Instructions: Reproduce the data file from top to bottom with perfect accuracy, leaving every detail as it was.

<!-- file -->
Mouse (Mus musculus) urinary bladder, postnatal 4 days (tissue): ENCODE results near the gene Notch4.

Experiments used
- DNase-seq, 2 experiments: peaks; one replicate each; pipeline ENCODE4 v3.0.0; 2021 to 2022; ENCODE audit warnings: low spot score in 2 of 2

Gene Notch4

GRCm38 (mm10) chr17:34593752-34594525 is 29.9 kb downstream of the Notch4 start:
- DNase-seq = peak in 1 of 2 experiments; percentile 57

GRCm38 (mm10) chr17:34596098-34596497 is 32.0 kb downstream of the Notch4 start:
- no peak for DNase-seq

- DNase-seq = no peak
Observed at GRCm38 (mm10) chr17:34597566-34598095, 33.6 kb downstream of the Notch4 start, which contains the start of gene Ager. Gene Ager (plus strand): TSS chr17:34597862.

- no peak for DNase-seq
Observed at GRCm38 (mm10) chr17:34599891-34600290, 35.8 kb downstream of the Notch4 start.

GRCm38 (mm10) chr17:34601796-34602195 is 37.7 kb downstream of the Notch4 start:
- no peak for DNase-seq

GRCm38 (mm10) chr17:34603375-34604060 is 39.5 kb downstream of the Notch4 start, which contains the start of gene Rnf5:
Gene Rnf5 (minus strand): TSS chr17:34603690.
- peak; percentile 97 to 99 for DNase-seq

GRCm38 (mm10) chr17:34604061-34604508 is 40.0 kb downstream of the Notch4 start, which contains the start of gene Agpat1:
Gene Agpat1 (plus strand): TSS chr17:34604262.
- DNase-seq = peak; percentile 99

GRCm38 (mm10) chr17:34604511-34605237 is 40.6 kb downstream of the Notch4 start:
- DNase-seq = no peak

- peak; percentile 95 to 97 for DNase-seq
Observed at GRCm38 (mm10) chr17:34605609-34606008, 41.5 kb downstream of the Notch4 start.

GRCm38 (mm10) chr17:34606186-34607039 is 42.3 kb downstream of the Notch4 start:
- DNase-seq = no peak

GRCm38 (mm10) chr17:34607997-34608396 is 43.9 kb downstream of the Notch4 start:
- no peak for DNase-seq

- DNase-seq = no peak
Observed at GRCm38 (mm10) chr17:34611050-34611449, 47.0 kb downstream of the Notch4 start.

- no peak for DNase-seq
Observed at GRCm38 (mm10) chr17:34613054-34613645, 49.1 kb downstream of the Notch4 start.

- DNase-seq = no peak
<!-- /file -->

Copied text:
Mouse (Mus musculus) urinary bladder, postnatal 4 days (tissue): ENCODE results near the gene Notch4.

Experiments used
- DNase-seq, 2 experiments: peaks; one replicate each; pipeline ENCODE4 v3.0.0; 2021 to 2022; ENCODE audit warnings: low spot score in 2 of 2

Gene Notch4

GRCm38 (mm10) chr17:34593752-34594525 is 29.9 kb downstream of the Notch4 start:
- DNase-seq = peak in 1 of 2 experiments; percentile 57

GRCm38 (mm10) chr17:34596098-34596497 is 32.0 kb downstream of the Notch4 start:
- no peak for DNase-seq

- DNase-seq = no peak
Observed at GRCm38 (mm10) chr17:34597566-34598095, 33.6 kb downstream of the Notch4 start, which contains the start of gene Ager. Gene Ager (plus strand): TSS chr17:34597862.

- no peak for DNase-seq
Observed at GRCm38 (mm10) chr17:34599891-34600290, 35.8 kb downstream of the Notch4 start.

GRCm38 (mm10) chr17:34601796-34602195 is 37.7 kb downstream of the Notch4 start:
- no peak for DNase-seq

GRCm38 (mm10) chr17:34603375-34604060 is 39.5 kb downstream of the Notch4 start, which contains the start of gene Rnf5:
Gene Rnf5 (minus strand): TSS chr17:34603690.
- peak; percentile 97 to 99 for DNase-seq

GRCm38 (mm10) chr17:34604061-34604508 is 40.0 kb downstream of the Notch4 start, which contains the start of gene Agpat1:
Gene Agpat1 (plus strand): TSS chr17:34604262.
- DNase-seq = peak; percentile 99

GRCm38 (mm10) chr17:34604511-34605237 is 40.6 kb downstream of the Notch4 start:
- DNase-seq = no peak

- peak; percentile 95 to 97 for DNase-seq
Observed at GRCm38 (mm10) chr17:34605609-34606008, 41.5 kb downstream of the Notch4 start.

GRCm38 (mm10) chr17:34606186-34607039 is 42.3 kb downstream of the Notch4 start:
- DNase-seq = no peak

GRCm38 (mm10) chr17:34607997-34608396 is 43.9 kb downstream of the Notch4 start:
- no peak for DNase-seq

- DNase-seq = no peak
Observed at GRCm38 (mm10) chr17:34611050-34611449, 47.0 kb downstream of the Notch4 start.

- no peak for DNase-seq
Observed at GRCm38 (mm10) chr17:34613054-34613645, 49.1 kb downstream of the Notch4 start.

- DNase-seq = no peak